Less common cancers

Monday 12 September, 2016

Much of Health 2020 research has focused on cancers of the breast, prostate and bowel because these are the most common cancers affecting Australians and are therefore easier to study. Recently we have begun to focus more on the less common cancers which make up less than half of all new cancers diagnosed but cause more than half of all cancer deaths in Australia. Because these cancers are uncommon, and have poor prognosis, less epidemiological research has been carried out on them and little is known about why some people are at higher risk.

Health 2020 participants have contributed importantly to our understanding of risk factors associated with these less common cancers by pooling our data with other similar studies. For example, Health 2020 has pooled data with international teams for research on glioma (a brain cancer), multiple myeloma, pancreas and kidney cancers.

An increased risk of death from multiple myeloma (MM) was found to be associated with both overall obesity and for women who remain obese throughout adulthood. This may be due to the level of adiponectin, a hormone produced by fat cells. Adiponectin levels are usually higher in people who are leaner. Higher levels of adiponectin were found to be associated with a lower risk of developing MM, especially for overweight and obese people.

Pancreas cancer was also found to be associated with overall obesity, central obesity (fat around the waist), and with being overweight or obese in young adulthood. Researchers also showed that consuming dairy products such as milk, cheese and yoghurt, as well as calcium and vitamin D which are nutrients found in these foods, was not associated with pancreas cancer.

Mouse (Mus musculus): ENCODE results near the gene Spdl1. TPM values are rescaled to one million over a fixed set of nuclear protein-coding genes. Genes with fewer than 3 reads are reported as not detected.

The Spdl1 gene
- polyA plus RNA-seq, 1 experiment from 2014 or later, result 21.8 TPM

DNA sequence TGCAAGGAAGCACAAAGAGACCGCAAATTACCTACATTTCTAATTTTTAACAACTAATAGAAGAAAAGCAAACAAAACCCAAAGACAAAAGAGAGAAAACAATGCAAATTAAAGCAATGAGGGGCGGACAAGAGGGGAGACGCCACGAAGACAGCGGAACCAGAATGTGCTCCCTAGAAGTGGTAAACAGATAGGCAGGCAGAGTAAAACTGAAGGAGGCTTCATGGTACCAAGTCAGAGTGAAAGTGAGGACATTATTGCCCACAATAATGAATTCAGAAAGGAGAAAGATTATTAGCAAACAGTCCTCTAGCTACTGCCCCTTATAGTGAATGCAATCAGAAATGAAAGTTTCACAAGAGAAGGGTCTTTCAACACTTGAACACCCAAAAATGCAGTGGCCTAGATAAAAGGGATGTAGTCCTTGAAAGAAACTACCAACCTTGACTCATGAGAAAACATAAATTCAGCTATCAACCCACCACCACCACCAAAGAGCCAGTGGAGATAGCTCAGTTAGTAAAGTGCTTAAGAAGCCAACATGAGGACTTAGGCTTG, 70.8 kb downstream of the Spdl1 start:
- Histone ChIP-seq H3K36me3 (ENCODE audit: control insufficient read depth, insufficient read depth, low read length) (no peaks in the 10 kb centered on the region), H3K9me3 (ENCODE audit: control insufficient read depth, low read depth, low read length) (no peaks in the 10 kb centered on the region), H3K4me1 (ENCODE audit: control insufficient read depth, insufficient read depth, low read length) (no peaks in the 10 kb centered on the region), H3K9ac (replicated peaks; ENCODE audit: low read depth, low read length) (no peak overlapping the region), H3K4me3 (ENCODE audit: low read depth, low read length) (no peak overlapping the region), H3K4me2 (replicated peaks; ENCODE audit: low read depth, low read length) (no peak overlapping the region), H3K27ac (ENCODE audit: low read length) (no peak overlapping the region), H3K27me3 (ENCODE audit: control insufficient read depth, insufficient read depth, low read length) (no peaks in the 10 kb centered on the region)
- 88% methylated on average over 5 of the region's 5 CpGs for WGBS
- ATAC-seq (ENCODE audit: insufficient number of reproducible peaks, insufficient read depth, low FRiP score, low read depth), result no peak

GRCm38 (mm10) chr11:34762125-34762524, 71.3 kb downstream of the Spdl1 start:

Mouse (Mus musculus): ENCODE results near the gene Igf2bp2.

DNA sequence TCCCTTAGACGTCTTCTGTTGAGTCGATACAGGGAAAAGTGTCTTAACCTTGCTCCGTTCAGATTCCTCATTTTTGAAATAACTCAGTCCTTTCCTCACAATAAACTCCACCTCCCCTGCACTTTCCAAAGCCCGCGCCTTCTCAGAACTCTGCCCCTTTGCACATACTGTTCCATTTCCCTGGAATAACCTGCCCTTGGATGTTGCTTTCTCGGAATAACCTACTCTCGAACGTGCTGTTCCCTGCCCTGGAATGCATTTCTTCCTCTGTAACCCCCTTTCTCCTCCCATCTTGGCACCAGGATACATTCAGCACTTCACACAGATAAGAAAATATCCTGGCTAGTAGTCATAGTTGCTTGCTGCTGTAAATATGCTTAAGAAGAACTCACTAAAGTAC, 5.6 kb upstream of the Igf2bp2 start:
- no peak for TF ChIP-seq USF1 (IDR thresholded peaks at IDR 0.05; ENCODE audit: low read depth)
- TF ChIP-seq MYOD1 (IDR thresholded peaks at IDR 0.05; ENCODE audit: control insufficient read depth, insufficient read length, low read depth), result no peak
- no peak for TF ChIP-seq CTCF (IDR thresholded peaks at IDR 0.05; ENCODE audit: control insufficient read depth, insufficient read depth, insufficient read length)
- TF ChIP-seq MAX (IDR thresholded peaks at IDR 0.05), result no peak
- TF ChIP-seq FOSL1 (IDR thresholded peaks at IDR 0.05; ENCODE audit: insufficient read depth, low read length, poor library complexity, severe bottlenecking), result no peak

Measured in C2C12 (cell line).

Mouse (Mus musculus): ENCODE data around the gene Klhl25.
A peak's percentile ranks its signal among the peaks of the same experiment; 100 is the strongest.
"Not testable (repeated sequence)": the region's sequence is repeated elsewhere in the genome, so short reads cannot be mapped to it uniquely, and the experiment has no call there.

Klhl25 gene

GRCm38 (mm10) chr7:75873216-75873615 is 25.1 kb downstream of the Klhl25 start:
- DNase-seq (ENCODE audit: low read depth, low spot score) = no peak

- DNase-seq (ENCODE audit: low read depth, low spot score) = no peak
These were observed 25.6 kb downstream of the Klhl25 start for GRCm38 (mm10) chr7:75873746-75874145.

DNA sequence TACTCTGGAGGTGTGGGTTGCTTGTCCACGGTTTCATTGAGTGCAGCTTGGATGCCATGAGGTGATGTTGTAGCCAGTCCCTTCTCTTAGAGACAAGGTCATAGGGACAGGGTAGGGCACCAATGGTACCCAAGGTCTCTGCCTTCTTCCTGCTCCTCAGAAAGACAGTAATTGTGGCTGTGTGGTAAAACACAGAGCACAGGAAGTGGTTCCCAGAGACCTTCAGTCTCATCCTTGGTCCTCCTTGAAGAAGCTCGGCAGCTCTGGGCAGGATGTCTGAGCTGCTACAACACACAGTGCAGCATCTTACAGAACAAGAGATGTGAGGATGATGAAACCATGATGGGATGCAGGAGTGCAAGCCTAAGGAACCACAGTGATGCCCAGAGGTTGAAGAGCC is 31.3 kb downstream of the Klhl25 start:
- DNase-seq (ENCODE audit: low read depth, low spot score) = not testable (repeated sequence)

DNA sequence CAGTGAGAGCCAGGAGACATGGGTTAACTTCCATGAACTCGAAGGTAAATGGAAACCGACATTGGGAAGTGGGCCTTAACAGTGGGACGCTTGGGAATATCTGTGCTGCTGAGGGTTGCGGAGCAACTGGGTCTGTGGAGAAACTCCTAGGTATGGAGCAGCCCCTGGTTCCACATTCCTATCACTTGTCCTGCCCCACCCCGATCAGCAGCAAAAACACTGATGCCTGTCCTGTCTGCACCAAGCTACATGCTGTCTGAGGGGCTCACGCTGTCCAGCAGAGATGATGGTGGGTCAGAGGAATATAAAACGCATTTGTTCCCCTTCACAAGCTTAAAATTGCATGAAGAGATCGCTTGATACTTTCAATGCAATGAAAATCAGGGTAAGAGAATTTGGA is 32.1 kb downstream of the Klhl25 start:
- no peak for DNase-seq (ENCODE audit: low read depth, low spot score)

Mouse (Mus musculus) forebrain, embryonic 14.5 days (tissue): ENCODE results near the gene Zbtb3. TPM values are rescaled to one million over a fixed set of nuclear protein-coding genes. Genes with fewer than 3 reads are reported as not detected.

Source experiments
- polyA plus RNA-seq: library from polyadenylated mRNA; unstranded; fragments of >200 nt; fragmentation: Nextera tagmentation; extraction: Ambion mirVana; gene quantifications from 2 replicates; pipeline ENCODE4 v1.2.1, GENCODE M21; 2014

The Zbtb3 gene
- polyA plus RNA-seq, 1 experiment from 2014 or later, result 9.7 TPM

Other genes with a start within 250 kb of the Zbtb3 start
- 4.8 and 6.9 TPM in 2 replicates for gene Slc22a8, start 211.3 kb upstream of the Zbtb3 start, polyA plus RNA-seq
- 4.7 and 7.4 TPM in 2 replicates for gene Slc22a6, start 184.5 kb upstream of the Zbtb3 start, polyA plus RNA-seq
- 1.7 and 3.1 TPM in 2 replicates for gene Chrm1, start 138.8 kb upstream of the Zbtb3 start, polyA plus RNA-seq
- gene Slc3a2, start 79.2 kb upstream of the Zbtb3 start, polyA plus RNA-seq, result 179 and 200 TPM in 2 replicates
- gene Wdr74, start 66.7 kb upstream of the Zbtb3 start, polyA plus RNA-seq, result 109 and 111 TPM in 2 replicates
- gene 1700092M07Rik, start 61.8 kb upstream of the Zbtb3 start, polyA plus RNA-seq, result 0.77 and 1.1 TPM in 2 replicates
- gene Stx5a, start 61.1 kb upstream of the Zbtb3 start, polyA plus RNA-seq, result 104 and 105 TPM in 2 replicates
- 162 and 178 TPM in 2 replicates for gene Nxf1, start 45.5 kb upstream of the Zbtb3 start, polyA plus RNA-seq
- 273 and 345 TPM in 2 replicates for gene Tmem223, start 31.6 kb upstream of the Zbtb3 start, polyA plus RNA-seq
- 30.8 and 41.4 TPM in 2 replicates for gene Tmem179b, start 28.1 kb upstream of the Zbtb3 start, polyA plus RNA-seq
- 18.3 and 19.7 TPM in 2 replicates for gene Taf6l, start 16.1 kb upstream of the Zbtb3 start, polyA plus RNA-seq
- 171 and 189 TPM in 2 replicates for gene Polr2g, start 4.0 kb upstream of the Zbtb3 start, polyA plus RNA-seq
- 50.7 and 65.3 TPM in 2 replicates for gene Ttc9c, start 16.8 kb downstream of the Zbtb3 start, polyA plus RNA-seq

However, alcohol consumption of more than 3 standard drinks (375 ml of regular beer, 100 ml of wine or 30 ml of straight spirits) a day was associated with increased risk.

Health 2020 data have helped confirm earlier reports of an association between adult height and risk of glioma for men, especially for the subset of glioblastomas, although the association was less clear for women. More research is needed to determine if the genetic and environmental factors that influence adult height are also associated with the risk of glioblastoma.

Health 2020 has also contributed to studies of kidney cancer, showing that higher intakes of fruit and vegetables are associated with a lower risk; while no association was found with intakes of meat, fish or poultry. Another study found that higher levels of vitamin B6 in the blood were associated with a lower risk. Vitamin B6 is found in meat, fish, poultry, organ meats (such as liver), nuts, lentils, some fruits and vegetables, and Vegemite.

These findings illustrate the important contribution of Health 2020 participants to what we now know about some less common cancers.

Updated: 12 Sep, 2016